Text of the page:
Tran Nguyen is a Georgia-based freelance artist with an interest in therapeutic imagery. Born in Vietnam and raised in the States, she received a BFA in Illustration from Savannah College of Art and Design. She is fascinated with creating visuals that can be used as a psycho-therapeutic support vehicle, exploring the mind’s dreamscape. Her paintings are created with a soft, delicate quality using colored pencil and thin glazes of diluted acrylic on paper. We talk about nerdy stuff like video games and anime, then switch it up and talk about psychology and artistic inspirations. Read below for the full interview…
You are no stranger to gallery showings. When you first started showing, were you a bit vulnerable? Did you have to develop a thick skin to deal with the nerves of knowing many people would see your work publicly?
Tran: Deathly afraid. Even now, I get queezy at opening receptions. I never know what to expect and how to gauge the response. Many thoughts and worries always come to mind — will people despise my concepts, will it sell, will my work stand well with other veteran artists that’s been showing with the gallery for years? It’s crucial to be able to differentiate between constructive criticism and derogatory remarks. Absorb what will make you a better artist and don’t take it personal. Your art may be personal but remember that it’s also a business.
In addition to people buying your artwork through galleries, I noticed there is a ‘purchase’ section of your website that has yet to be filled. Can we look forward to small edition prints of your work?
Tran: Yes, hopefully I’ll be able to grace the section with some new limited edition prints and originals as well. Let’s shoot for early 2014.
Your work aims to support the mind’s surreal dreamscape. There are many experiments and theories that different people in different parts of the worlds experience different dreams. How has the duality of Vietnamese and American life affected you?
Tran: Every culture has their own dreams, while the images, objects, and people within their dreams differ, the motifs, symbolism, and emotions are all the same. These are universal emotions. I’m deeply grateful that I derive from two cultures which allows a more expansive knowledge plane to illustrate. It’s allows me to interpret the same emotions in two different manners, comparing and contrasting the similarities and differences.
Would you recommend that all artists have a better understanding of the psychological aspect of art? Can it become dangerous to focus too much on the fantasy aspect?
Tran: I’d recommend it but I think as artists, we all have a subconscious understanding of the many facades and aspects of art. I don’t think there could be harm in focusing on fantasy. If fantasy is your niche then embrace it.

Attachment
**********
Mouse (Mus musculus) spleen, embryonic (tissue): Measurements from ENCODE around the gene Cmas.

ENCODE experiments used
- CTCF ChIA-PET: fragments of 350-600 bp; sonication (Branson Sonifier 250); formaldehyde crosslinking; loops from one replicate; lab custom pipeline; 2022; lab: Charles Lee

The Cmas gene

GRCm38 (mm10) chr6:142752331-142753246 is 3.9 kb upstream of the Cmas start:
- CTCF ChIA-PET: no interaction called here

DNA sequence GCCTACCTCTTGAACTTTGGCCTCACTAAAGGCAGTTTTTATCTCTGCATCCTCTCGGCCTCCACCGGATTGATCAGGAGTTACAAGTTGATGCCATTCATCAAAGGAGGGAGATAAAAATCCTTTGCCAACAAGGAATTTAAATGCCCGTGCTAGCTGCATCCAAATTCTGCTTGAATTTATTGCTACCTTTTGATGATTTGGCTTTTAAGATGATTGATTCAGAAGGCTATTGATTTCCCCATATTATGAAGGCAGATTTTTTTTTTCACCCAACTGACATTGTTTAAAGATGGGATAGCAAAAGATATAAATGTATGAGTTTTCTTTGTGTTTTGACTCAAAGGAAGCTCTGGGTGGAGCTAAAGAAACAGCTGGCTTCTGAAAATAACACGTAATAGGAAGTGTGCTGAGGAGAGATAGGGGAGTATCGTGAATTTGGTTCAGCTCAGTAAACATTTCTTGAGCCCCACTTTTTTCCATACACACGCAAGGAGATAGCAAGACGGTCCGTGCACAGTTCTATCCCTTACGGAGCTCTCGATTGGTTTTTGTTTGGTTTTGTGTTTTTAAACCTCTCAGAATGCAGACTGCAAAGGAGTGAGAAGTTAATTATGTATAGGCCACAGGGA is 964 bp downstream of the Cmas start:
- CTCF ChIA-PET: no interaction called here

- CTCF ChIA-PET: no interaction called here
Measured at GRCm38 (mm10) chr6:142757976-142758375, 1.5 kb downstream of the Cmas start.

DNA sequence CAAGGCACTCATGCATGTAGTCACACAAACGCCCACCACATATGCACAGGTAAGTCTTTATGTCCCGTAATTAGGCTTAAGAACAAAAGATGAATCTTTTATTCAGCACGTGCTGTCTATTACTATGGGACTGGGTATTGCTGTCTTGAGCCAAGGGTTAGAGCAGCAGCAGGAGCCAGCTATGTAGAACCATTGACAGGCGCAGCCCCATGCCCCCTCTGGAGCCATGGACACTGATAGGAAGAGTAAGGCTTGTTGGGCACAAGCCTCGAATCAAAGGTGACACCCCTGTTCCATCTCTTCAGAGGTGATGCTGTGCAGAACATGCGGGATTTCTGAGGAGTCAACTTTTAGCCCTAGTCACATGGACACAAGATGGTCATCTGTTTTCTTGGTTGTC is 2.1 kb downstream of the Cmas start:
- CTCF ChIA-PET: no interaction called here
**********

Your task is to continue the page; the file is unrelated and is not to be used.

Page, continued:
Thanks to games like Final Fantasy, I’m familiar with Yoshitaka Amano. Tell us about your fascination with him and how you draw inspiration.
Tran: I first came to know Amano’s work through Final Fantasy VII. I was immensely enamored by his haphazards of golden shapes and intermingling figures. His decorative style and strong compositions was what intrigued me the most. Though his figures were simple, it was juxtaposed with clusters of motifs and whimsicality. In viewing my work, it’s obvious that I incorporate Amano’s decorative elements in them.
What are some of your favorite Anime or Asian films?
Tran: Most of the Ghibli films, Neon Genesis Evangelion, Interlude, Mushi-shi, Full Metal Alchemist, Escaflowne, and Serial Experiments Lain. They all bring back very fond memories of my younger years.
A lot of your recent work is heavily colored in blue’s and browns. If we are on the subject of psychology, what could one audience member drawn upon from that? Is there a sense of sadness to your work?
Tran: My color palette choice is mostly subjective — they’re colors that I find complementary and most effective in conveying my concepts. The muted blues and browns help further the image’s solemn tone. Melancholy is a common theme in many of my works. It’s an extraordinarily complex emotion that I find engaging to depict. Many of my other concepts ties in with melancholy as well, including nostalgia and metamorphosis. In a sense, there is a pint of sadness in them, but this is a significant asset in conveying therapeutic imagery.
Your work was featured in the Keanu Reeves driven film ‘Generation Um’. Quite the cool opportunity! What other unique avenues has your art been exposed through? Any cool stories?
Tran: Currently, I’m collaborating with a non-profit organization to create garments inspired by my work. I’m stoked about it. I’ve also done illustration projects with Playboy magazine and Tor, who are wonderful clients to work with. I also had the pleasure of creating a promotional image for an art convention in the UK. It’s been a very fortunate few years for me.
Looking ahead, what plans do you have for early 2014? Any additional shows?
Tran: In this coming year, I’ll be producing 14+ new works for a solo show at Thinkspace gallery. Should be exciting and I hope you all can join me if you find yourself in Los Angeles. Also, next month is the opening for the 3rd Annual Moleskine group show at Spoke Art. I’m contributing a new piece for that as well.
Lastly, what advice can you offer up to budding artists on the cusp of graduation and looking to start a career?
Tran: The wisest thing I can tell aspiring artists is to maintain a confident outlook. It’s crucial to trained yourself to accept that not every project will be successful. You will always learn from the experiences, whether a success or not. Having a strong, optimistic mentality when approaching the industry is imperative if you want your career to go for the long haul. Oh, and freelancing can be socially impeding so make sure you stay in contact with the outside world.
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